Scattering apocalyptic scenes gathered from present-day natural disaster, war and technological breakdown into the standard pop-rock 4 minutes formula, almost ten years after its original release, Radiohead’s Idioteque may have acquired the status of a classic, a work which just stopped defining a period, to stand for lasting and timeless values.
Fragments of decades’ worth of information age hysteria, alienation and chill are packed and recontextualized in this one period-defining song, capable of convincing the last guitar oriented hardcore listeners that artificiality and electronics may sound humanly real.
Generally considered as the first big representative song of the online age, a decade which drowns under waves of petabytes’ worth of informations while nostalgically looking back for an idealized tradition of retro imagery and lost crafts, it is equally reassuring and astonishing, to discover that Idioteque’s main chord progression is a credited sample from one of the first experimental computer-generated musical pieces.
According to its creator Paul Lansky, “Mild und Leise” (watch the video below) was composed in 1973 using the Music360 computer language on a big IBM 360/91 mainframe, which occupied a large room in the Princeton University at the time and boosted a whole megabyte of memory.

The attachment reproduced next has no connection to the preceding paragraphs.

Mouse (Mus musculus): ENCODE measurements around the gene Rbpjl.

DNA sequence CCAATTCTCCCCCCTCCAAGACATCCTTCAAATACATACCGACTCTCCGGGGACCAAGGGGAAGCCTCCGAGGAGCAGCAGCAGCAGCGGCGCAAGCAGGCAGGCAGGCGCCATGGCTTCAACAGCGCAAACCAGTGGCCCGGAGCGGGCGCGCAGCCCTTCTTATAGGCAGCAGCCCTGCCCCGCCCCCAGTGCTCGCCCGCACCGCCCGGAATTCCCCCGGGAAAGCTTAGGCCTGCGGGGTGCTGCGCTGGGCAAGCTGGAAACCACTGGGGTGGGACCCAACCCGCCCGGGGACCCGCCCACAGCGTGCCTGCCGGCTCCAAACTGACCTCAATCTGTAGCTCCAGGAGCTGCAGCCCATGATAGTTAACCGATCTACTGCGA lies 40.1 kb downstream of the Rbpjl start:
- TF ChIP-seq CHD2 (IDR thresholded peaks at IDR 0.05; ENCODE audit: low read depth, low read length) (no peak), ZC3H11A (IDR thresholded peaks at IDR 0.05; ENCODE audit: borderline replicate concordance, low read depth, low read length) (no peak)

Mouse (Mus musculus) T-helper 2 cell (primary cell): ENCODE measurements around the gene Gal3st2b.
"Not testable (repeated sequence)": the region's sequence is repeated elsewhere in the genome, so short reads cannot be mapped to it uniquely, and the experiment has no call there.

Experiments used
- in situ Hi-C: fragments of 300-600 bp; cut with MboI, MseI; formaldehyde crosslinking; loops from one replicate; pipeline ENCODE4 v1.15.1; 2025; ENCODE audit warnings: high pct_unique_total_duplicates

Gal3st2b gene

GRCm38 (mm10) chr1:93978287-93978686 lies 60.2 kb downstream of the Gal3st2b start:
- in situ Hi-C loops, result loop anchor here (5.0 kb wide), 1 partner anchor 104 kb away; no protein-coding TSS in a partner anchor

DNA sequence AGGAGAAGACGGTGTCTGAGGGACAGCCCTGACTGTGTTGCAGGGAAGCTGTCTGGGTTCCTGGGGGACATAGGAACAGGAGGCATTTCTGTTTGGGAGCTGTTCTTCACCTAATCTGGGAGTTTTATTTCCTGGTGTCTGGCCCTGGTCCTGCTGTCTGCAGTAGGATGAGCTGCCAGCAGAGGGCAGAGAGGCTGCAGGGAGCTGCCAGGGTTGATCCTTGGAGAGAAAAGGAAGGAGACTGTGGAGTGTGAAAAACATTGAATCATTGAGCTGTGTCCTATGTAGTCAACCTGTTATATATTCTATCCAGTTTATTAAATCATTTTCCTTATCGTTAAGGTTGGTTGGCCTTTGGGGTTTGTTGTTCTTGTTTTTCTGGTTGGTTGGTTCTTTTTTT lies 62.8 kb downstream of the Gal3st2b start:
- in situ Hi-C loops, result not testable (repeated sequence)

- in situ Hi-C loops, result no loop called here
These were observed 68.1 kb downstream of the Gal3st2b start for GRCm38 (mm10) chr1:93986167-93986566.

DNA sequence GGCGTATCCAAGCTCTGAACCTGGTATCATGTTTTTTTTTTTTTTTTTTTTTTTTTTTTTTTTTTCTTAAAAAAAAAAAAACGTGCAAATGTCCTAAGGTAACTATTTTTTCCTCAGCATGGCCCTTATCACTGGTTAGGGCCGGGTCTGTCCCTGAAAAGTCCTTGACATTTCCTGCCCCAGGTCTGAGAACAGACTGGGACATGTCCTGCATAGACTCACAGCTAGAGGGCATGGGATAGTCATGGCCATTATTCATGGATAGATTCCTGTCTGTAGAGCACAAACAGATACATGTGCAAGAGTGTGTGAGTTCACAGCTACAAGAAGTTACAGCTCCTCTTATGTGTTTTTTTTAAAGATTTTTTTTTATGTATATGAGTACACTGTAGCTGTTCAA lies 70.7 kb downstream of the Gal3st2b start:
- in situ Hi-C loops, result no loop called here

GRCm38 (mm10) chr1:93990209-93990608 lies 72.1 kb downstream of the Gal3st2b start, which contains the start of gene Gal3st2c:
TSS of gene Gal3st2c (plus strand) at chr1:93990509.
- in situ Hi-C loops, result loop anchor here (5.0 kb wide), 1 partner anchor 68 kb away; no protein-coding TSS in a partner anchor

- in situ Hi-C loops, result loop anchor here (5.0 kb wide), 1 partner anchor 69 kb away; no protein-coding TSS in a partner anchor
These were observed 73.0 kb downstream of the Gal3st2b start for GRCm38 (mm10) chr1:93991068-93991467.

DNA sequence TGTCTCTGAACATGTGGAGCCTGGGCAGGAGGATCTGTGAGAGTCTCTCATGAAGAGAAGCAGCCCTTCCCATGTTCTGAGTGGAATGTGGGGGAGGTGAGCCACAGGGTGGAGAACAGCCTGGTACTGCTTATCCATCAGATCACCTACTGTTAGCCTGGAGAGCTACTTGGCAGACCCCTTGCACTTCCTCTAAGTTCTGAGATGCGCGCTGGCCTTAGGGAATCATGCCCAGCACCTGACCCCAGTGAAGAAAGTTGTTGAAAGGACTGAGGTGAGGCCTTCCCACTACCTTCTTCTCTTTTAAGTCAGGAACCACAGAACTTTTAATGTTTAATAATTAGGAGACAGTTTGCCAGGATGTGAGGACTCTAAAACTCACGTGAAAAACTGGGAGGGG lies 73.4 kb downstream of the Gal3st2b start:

“At that point, we were actually using punch cards to communicate with the machine, and writing the output to a 1600 BPI digital tape which we then had to carry over to a lab in the basement of the engineering quadrangle in order to listen to it.”
“The piece came out on a Columbia/Odyssey LP in 1975 or so as a result of a contest run by the International Society for Contemporary Music (ISCM). It was called Electronic Music Winners (I’ve occasionally seen it for sale on eBay), and Johnny Greenwood came across it in a used record shop when the band was on tour in the United States recently (…)”
Adding meat: The “Mild und Leise” chord progression Radiohead used was itself “sampled” by Lansky from a leitmotif of the Richard Wagner opera Tristan und Isolde. Idioteque contains a further sample from the “Short piece” by Arthur Kreiger. (We would gladly thank anybody who can find and link some mp3 or video evidence of these two references).
More information on the original “Mild und Leise” piece here, on its author here and some more on Idioteque’s Wikipedia page.
The music and art of Radiohead, a collection of academic essays on Radiohead, containing a short piece written by Paul Lansky.
“What’s especially cute, and also occurred to Johnny Greenwood, is that I was about his current age when I wrote the piece-sort of a musical time warp.”
A time warp, indeed.